Help your students stay sharp over the summer and prepare for the fall with a summer transition plan. Check out three ways to transition with technology—implement any one in 30 minutes or less and then go enjoy your hard-earned time off while your plan goes on autopilot.

Create a class blog.
Total prep time—30 minutes

Your class can check in once a week to find a new book cover from the upcoming year’s reading list. Ask them to predict what the book will be about based on the cover, or write the first line of the book and ask them to continue the story. You could also post a trivia question about the author or setting of the book.

  1. Create a new blog at blogspot.com or wordpress.com, and select a template—2 minutes
  2. Start a new post by inserting a book cover image from online—1 minute
  3. Write a one-line question or prompt to accompany the book cover—45 seconds
  4. Schedule the post to publish the first week of summer—15 seconds
  5. Repeat until you have a new post scheduled for each week of summer break—25 minutes

Tweet each week.
Total prep time—29 minutes

Each week, tweet a quote from one of the books your students will read in the upcoming school year. See which student can tweet the author or title the fastest. Alternatively, ask students to share their thoughts on the quote in 140 characters or less. For younger students, tweet a vocabulary definition or a character description from a book and see who can tweet the correct vocab word or character name in response.

  1. Set up a Twitter account2 minutes
  2. Download a free program like Tweetdeck that allows you to schedule tweets in advance—3 minutes
  3. Write your first tweet in 140 characters or less and include a unique hashtag students can use to respond—1 minute 45 seconds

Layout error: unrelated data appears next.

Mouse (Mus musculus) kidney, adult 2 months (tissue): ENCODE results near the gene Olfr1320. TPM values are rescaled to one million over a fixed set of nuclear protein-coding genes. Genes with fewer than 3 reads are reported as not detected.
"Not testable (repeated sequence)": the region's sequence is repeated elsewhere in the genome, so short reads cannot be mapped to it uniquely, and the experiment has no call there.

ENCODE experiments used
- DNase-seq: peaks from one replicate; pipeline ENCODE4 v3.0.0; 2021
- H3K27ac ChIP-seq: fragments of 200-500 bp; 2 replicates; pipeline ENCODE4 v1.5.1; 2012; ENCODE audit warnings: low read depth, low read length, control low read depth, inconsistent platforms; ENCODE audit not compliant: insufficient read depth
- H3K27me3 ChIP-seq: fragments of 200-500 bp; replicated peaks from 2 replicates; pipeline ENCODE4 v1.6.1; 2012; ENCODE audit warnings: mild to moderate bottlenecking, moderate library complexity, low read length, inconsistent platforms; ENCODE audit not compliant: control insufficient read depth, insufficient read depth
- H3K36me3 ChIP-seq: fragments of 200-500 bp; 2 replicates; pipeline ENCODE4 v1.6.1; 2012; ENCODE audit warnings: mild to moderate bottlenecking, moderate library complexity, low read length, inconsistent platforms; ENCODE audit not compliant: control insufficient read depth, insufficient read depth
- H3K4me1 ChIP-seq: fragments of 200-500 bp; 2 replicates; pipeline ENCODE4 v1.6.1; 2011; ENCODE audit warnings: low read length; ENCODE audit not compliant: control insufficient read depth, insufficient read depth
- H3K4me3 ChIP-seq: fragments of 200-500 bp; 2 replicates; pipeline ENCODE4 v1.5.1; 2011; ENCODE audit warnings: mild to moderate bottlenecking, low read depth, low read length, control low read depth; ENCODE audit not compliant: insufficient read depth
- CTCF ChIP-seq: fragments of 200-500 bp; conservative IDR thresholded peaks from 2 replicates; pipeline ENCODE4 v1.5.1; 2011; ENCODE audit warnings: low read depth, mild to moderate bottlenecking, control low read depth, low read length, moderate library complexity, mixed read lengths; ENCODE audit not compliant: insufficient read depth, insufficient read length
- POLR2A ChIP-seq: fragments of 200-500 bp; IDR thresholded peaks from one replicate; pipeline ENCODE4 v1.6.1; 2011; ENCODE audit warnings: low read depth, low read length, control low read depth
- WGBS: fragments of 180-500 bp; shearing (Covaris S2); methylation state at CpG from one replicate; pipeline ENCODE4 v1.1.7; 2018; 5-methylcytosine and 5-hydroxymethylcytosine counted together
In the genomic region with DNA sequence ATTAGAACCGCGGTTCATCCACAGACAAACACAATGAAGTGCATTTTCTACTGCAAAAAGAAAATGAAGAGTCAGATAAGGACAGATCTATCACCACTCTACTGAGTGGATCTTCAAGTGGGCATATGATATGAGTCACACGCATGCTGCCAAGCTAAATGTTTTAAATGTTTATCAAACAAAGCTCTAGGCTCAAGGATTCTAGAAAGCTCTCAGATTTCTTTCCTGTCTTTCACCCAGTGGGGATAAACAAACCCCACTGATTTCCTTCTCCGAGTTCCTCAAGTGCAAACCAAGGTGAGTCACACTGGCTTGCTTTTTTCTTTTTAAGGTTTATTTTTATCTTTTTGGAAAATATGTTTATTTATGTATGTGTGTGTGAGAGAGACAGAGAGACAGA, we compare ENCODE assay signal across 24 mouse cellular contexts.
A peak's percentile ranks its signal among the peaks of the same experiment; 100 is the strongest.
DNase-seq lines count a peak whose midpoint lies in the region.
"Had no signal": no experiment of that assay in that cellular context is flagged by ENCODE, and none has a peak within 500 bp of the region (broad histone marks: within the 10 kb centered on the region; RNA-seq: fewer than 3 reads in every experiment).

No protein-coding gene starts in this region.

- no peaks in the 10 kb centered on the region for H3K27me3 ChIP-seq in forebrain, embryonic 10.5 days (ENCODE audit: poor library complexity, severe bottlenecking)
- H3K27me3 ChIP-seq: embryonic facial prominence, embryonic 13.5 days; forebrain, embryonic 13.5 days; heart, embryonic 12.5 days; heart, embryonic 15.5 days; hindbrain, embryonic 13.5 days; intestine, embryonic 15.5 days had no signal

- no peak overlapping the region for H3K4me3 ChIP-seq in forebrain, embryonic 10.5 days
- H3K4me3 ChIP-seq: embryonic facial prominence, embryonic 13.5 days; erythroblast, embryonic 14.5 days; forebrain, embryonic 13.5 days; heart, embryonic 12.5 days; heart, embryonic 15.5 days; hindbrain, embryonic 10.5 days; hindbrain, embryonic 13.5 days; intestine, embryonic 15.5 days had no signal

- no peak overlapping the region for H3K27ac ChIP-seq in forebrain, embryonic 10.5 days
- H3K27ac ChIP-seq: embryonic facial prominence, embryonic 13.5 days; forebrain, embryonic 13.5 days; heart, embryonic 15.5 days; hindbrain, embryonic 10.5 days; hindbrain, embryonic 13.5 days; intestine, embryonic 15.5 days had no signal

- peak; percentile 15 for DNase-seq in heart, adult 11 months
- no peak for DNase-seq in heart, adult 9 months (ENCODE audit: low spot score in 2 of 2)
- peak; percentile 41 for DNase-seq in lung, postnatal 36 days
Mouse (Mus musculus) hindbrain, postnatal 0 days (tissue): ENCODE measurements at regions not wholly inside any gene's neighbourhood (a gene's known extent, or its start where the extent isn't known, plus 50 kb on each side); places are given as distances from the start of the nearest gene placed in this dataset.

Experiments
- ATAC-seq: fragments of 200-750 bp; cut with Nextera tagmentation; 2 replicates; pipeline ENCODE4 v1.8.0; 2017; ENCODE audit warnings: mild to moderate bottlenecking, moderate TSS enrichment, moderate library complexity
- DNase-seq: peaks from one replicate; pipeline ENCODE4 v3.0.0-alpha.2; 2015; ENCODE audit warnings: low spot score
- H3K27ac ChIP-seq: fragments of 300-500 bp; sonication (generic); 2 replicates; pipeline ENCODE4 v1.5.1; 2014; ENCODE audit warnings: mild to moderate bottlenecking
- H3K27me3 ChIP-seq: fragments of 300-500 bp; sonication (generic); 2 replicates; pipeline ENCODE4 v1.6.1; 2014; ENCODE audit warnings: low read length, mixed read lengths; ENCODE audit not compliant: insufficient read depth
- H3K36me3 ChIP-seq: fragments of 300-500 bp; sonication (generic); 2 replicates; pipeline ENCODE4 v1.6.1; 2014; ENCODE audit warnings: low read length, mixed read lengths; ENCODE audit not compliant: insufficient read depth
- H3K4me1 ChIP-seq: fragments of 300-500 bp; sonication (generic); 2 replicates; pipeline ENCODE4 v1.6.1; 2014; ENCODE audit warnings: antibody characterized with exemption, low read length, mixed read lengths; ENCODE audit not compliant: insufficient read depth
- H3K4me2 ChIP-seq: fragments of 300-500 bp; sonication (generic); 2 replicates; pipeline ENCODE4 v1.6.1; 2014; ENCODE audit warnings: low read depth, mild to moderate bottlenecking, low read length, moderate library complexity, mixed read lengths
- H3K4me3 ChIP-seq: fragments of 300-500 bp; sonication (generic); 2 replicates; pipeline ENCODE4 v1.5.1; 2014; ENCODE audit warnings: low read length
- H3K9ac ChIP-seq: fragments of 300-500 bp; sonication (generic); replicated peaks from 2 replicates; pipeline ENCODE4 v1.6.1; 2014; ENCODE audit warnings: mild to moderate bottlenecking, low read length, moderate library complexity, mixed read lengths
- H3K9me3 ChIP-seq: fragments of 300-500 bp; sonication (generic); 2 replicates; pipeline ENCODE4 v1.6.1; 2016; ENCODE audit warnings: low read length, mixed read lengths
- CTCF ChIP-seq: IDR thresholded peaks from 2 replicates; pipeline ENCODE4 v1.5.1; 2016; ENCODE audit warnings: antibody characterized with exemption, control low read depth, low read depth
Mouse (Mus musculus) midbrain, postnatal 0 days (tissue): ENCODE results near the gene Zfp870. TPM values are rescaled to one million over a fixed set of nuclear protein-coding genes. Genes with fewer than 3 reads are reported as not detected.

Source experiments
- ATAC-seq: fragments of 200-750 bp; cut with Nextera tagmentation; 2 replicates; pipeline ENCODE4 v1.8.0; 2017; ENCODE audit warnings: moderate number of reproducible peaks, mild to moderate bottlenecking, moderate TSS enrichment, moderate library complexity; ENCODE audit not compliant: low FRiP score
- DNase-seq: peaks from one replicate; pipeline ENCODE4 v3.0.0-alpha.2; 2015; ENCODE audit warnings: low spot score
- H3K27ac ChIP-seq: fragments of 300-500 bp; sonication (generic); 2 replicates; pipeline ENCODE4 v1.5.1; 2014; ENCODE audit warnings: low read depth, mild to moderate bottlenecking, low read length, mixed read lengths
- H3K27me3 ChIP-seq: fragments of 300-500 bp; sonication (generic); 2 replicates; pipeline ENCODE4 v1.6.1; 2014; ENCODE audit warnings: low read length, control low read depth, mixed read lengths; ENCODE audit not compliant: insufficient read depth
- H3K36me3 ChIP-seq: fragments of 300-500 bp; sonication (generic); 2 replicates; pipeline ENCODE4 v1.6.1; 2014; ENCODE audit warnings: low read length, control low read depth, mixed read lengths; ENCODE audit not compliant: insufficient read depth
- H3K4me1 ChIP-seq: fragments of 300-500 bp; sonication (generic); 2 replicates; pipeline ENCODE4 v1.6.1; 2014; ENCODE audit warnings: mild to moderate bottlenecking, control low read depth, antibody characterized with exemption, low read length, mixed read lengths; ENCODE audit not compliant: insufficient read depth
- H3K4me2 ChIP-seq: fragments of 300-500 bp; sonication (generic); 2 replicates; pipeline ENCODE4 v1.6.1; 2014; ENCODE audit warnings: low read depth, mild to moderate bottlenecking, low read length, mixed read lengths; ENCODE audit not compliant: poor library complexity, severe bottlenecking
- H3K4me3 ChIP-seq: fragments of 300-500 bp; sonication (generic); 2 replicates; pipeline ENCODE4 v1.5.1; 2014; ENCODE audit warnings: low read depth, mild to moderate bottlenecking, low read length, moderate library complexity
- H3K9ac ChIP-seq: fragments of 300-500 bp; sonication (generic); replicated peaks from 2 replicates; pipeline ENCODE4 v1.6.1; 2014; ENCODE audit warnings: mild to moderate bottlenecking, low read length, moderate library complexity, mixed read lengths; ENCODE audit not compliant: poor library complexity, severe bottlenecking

4. Schedule it to post the first week of summer—15 seconds
  5. Repeat until you have a new tweet scheduled for each week of summer break—22 minutes

Make Facebook your friend.
Total prep time—24 minutes

Create an exclusive Facebook group for your students and their parents.Once a week, post a status update with a suggested reading assignment and encourage students to comment on what they liked or disliked about each reading selection. This way, students can stay caught up on their reading over the summer, and parents can know what to suggest when their kids suffer from summer boredom.

  1. Create a new Facebook group, and select a privacy setting consistent with your school’s policies—1 minute
  2. Give an app like Postcron, which allows you to schedule status updates in advance, access to your group—1 minute
  3. Write the first reading assignment as a status update—1 minute
  4. Schedule the remaining reading assignments to publish as status updates throughout the summer—11 minutes
  5. Invite your students and their parents to the group—10 minutes